The Why and How of Beta Reading for Others

I really love beta reading.

Yes, it’s work. Yes, it’s time consuming. Yes, it can be stressful. Telling your friend, family member, or acquaintance that they’ve made mistakes is tough. The thing is, it’s all worth it. Why? Because beta readers are better writers.

I’m currently beta reading my eighth book. These eight have come from three different authors, each with their own unique style, in disparate genres, and I have learned from them all. I am better for having done the work and the reason for that is distance.

The Benefit of Distance

“Practice makes perfect,” but we all know how blinded we can become to our own work. The proper phrase should be, “accurate practice makes perfect,” and it’s hard to be accurate after the umpteenth pass through your own manuscript. “We’re too close Goose, we’re switching to guns,” or rather, someone else’s work.

Reading your buddy’s stuff is beneficial because there’s a distance there. When we flex our critique muscles on someone else’s work, it separates our abilities as writers and our abilities as analysts. We can practice these skills, accurately, with out all of the baggage we bring with us into our own writing. With each successive book I’ve beta read, I’ve honed my skills and after each book, I’m able to slice through my own work with more precision.

How to Beta Read

The first rule of beta reading is that you are not proofreading. The second rule of beta reading is that you are not proof reading. Continue reading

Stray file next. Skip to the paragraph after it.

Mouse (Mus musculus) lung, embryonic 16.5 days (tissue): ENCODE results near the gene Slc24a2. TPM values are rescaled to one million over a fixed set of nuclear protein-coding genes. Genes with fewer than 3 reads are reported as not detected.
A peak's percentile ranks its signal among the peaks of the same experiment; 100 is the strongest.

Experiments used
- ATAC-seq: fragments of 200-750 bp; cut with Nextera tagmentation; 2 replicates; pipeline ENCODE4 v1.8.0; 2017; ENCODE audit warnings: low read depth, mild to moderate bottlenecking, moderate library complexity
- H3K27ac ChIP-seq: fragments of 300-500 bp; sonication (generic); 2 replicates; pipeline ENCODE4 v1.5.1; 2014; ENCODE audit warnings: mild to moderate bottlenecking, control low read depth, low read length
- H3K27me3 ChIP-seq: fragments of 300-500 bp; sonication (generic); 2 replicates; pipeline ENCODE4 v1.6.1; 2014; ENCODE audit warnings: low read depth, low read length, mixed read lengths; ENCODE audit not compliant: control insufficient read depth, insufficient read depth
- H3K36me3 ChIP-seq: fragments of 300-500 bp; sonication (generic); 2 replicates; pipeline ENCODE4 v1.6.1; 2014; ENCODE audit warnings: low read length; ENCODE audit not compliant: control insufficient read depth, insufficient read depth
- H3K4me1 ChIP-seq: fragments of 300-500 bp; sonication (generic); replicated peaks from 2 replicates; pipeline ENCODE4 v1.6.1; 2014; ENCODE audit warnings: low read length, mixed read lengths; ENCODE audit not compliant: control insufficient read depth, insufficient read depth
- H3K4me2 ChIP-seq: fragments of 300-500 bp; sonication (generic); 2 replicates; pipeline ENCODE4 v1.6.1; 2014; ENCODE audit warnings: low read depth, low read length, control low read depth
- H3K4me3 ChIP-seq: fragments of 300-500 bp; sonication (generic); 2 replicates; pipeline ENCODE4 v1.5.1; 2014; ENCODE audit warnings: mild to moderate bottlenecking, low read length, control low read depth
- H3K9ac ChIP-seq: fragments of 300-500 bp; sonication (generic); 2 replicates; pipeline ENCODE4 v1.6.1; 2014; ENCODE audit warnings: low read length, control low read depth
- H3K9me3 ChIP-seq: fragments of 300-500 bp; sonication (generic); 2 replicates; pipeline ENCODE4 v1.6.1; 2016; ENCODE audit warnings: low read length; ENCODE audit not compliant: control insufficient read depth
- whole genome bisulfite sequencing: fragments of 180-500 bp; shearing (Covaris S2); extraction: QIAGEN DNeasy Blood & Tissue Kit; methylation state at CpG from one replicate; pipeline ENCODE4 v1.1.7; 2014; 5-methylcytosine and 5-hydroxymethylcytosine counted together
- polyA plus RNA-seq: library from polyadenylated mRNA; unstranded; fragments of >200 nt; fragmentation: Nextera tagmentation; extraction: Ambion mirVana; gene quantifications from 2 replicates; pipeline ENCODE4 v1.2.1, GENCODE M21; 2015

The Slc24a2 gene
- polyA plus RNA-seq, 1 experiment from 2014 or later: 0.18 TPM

Through the Peepers of Others: Part 2 of 3 – Alpha and Beta Readers

No matter how good your first, second, or even third draft is, it’s not ready for primetime until someone else can evaluate it. Like a doctor operating on their dying child, it’s a bad idea to only trust your own work. You’re just too close.

In the traditional publishing world, at least a few sets of eyes (agents, editors, etc.) will scour your book to help you make it something worth printing. Self published authors who are doing it right also hire editors. These people are paid. Their time is precious and limited. Your book isn’t the only one on their plate.

What if you could fine tune your work so that a.) you could present agents with writing that is attractive and b.) you could present editors with work that is already mostly fixed, therefore leaving them more time to scrutinize the small stuff? Well folks I’m here to tell you it’s very possible. Enter your best friends, alpha and beta readers.

I say “best friends” because chances are, that’s who they are. Your friends, your family, your coworkers, the cool lady from your ultimate frisbee league, these could be the saviors of your story.

Before we dive into how to utilize alpha and beta readers, let’s get clear about what they actually are. Continue reading